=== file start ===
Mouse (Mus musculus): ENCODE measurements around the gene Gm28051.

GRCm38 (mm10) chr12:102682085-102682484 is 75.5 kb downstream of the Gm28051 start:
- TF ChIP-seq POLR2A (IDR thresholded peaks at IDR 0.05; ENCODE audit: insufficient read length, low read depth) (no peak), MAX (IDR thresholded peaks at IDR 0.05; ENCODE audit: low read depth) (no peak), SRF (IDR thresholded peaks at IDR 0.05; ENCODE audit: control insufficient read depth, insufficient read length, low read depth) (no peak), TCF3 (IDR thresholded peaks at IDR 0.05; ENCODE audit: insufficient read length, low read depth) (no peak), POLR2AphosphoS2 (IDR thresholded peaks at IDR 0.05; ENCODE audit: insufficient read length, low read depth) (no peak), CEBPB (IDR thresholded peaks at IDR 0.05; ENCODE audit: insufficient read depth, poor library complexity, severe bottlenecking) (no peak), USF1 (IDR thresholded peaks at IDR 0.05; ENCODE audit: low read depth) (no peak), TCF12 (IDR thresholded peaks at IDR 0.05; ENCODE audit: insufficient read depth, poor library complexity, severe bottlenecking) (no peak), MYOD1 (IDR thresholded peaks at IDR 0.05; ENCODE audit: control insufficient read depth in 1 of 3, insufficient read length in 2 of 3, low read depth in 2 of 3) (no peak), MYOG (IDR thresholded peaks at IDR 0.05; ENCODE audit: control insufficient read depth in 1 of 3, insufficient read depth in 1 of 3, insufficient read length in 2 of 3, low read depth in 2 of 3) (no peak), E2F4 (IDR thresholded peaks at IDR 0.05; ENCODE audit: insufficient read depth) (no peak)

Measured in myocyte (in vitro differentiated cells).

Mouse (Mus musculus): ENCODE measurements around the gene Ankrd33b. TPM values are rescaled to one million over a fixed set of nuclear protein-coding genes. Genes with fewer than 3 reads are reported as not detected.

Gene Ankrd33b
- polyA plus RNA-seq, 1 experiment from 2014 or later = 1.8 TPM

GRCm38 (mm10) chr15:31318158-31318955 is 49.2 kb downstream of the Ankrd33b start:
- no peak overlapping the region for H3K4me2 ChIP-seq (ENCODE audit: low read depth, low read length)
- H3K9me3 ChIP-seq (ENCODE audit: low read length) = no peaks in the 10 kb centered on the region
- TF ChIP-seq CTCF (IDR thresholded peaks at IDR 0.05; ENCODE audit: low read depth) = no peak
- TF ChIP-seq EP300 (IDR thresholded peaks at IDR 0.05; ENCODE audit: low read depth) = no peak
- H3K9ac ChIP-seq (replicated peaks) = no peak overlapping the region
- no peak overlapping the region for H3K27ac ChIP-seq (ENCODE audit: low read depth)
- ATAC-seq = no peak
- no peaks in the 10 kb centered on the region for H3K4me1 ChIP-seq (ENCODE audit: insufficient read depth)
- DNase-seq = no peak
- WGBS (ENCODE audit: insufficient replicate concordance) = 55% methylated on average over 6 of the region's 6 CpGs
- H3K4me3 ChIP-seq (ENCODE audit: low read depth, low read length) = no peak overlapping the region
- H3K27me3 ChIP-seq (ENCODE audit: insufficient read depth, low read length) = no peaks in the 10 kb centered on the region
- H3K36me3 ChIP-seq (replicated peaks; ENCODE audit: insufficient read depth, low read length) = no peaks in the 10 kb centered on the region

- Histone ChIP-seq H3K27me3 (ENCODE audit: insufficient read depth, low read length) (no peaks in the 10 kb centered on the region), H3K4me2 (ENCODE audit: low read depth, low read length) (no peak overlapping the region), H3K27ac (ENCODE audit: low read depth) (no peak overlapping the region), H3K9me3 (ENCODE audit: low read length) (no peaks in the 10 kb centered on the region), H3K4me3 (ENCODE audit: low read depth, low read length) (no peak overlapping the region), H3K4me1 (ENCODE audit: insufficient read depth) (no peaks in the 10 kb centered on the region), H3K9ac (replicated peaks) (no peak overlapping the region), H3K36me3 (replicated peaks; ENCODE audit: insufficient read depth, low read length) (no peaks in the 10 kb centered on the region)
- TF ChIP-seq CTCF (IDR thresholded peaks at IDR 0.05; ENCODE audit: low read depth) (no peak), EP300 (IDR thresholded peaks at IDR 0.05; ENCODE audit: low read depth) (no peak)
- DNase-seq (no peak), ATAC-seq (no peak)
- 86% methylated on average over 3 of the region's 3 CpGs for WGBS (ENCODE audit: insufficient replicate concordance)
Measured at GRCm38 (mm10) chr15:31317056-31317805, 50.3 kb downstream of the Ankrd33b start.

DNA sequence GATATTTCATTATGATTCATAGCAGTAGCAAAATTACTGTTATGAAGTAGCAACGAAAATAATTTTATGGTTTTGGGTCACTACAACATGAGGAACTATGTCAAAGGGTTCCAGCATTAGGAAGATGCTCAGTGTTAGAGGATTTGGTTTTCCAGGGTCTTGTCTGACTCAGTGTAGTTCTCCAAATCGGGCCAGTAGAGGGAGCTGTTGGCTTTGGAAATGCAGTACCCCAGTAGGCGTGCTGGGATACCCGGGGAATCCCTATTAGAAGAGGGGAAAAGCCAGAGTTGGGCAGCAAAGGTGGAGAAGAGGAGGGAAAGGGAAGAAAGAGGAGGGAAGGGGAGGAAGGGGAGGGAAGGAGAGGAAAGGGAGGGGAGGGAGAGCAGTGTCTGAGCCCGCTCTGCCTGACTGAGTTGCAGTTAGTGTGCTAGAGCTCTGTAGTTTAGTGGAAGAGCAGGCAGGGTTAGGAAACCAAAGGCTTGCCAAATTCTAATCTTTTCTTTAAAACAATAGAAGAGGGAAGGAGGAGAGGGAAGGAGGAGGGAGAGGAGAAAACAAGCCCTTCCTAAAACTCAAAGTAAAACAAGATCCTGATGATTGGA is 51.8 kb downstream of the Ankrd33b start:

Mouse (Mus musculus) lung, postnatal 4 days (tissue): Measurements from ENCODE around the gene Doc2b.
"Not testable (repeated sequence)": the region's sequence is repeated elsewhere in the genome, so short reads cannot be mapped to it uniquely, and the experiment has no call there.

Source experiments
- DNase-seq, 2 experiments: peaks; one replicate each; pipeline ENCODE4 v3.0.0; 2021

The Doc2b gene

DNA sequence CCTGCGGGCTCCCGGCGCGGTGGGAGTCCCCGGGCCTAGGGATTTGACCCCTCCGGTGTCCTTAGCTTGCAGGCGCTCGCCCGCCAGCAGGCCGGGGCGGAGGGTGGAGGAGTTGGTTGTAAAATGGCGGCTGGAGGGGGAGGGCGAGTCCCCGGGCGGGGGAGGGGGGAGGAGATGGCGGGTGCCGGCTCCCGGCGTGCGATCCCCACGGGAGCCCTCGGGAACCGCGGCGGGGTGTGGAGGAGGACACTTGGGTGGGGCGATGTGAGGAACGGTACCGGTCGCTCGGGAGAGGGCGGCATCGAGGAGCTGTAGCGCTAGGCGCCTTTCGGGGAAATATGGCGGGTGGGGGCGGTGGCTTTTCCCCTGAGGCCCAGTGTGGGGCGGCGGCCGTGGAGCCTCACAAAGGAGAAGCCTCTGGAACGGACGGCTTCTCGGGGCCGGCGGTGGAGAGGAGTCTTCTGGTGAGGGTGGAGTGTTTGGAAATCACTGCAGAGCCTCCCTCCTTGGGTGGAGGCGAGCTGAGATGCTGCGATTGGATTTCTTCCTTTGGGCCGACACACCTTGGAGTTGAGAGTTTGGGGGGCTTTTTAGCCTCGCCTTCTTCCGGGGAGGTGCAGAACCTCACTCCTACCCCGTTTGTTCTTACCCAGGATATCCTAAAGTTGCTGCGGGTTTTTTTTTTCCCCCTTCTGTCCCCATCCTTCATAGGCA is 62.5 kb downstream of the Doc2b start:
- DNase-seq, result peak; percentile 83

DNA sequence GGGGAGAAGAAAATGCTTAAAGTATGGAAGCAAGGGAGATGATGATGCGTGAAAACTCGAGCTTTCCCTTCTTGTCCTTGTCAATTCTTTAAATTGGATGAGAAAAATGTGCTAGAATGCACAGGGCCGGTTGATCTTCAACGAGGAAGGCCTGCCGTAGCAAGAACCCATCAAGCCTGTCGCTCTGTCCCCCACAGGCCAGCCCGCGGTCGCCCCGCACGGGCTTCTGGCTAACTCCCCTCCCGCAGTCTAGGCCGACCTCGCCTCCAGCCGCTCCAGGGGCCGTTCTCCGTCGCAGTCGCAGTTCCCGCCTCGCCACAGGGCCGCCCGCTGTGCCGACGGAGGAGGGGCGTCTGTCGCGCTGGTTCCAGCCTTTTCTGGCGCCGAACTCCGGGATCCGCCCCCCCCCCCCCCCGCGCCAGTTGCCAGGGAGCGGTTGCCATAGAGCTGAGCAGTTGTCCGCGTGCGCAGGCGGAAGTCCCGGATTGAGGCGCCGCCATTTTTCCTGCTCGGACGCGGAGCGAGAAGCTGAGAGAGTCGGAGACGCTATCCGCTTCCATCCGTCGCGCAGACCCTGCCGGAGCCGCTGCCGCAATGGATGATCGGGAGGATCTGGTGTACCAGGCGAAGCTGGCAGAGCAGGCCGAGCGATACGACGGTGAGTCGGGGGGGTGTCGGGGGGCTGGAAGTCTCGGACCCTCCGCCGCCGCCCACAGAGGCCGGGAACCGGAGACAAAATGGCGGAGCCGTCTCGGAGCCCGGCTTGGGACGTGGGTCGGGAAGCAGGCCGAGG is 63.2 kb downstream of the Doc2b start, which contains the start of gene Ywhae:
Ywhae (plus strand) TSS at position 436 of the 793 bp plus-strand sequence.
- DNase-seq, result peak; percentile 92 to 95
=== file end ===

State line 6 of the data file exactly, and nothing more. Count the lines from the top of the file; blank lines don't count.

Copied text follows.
Gene Ankrd33b